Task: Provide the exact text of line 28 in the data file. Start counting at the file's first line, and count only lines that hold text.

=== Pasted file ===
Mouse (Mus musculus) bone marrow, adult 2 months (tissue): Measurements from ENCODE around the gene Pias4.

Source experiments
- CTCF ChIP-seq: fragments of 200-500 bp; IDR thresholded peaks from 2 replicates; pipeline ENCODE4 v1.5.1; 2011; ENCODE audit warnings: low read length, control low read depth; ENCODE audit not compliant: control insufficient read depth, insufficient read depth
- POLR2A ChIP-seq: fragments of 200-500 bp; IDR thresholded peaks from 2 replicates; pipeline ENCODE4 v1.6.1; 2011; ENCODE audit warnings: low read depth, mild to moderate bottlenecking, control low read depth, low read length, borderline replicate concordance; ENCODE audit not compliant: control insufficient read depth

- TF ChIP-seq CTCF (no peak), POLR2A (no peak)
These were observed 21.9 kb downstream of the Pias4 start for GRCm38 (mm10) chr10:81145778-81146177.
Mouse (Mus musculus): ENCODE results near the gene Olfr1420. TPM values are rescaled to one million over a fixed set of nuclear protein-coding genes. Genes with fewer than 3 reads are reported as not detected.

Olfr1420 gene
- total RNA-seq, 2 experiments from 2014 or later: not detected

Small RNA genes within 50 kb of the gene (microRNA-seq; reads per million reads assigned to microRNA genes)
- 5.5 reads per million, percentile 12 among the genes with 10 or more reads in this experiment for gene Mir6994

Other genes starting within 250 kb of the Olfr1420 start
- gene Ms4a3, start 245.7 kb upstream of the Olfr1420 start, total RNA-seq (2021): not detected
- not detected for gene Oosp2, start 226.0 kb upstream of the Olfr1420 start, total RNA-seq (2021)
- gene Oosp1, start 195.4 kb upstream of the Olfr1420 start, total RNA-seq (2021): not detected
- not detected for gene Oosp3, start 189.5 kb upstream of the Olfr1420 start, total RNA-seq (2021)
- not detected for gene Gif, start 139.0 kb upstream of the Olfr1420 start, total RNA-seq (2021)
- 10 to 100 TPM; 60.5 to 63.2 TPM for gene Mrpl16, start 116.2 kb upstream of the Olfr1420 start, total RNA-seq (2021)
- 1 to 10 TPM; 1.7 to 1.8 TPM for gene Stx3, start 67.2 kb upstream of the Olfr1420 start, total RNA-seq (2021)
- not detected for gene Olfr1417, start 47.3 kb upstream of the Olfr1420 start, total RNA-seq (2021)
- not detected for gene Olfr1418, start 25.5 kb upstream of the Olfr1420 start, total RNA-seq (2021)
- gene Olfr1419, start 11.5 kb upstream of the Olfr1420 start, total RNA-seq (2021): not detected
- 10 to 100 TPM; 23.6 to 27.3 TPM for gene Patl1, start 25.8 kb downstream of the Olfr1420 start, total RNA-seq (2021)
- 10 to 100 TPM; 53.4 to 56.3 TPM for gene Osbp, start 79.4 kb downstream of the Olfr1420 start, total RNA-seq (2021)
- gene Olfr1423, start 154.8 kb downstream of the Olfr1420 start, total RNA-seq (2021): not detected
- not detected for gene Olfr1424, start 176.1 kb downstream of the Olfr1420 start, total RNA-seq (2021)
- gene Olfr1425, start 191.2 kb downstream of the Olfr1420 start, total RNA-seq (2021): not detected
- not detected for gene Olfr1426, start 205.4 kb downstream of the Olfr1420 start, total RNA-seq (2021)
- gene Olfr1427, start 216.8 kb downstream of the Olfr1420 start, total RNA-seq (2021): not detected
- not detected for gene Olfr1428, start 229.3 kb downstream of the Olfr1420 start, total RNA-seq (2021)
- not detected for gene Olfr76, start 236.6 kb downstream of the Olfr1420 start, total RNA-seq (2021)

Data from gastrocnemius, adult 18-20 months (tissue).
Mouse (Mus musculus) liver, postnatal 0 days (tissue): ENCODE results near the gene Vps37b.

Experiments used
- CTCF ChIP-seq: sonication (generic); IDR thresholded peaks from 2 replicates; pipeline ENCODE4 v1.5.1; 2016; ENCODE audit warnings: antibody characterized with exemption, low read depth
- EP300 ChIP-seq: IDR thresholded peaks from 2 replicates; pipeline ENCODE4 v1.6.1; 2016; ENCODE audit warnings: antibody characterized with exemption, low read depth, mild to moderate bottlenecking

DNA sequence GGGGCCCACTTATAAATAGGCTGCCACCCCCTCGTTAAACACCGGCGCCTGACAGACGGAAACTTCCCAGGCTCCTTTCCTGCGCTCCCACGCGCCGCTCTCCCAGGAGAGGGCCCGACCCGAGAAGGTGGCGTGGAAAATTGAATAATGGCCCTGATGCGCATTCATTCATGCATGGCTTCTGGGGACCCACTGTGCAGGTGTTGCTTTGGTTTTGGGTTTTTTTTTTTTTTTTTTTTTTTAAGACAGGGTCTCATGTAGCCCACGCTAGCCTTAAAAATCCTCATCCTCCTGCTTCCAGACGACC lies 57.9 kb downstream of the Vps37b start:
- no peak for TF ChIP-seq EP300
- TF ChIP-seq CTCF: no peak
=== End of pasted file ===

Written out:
- not detected for gene Olfr1426, start 205.4 kb downstream of the Olfr1420 start, total RNA-seq (2021)